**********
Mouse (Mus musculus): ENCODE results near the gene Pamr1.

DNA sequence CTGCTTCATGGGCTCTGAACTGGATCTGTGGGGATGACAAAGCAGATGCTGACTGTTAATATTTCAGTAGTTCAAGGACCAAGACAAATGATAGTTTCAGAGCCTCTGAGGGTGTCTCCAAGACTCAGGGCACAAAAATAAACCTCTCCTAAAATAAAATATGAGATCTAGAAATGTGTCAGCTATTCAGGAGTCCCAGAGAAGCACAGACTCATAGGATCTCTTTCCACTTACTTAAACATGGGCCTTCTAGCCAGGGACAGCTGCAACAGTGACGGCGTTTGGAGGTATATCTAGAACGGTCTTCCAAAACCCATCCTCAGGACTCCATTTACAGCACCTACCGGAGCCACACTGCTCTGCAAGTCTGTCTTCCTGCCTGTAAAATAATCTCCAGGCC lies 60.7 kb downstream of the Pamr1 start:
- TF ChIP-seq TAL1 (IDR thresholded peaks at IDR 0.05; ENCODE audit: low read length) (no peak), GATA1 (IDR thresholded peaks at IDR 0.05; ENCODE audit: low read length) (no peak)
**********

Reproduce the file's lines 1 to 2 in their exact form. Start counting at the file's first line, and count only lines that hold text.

Mouse (Mus musculus): ENCODE results near the gene Pamr1.

DNA sequence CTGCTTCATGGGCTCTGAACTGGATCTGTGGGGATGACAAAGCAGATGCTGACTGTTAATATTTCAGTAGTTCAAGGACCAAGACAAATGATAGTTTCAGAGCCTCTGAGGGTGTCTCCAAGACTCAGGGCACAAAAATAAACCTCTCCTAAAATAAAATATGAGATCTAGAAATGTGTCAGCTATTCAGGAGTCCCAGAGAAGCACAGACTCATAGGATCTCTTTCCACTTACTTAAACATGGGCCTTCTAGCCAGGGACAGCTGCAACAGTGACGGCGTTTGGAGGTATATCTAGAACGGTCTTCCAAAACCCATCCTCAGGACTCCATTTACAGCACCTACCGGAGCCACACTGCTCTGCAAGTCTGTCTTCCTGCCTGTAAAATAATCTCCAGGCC lies 60.7 kb downstream of the Pamr1 start: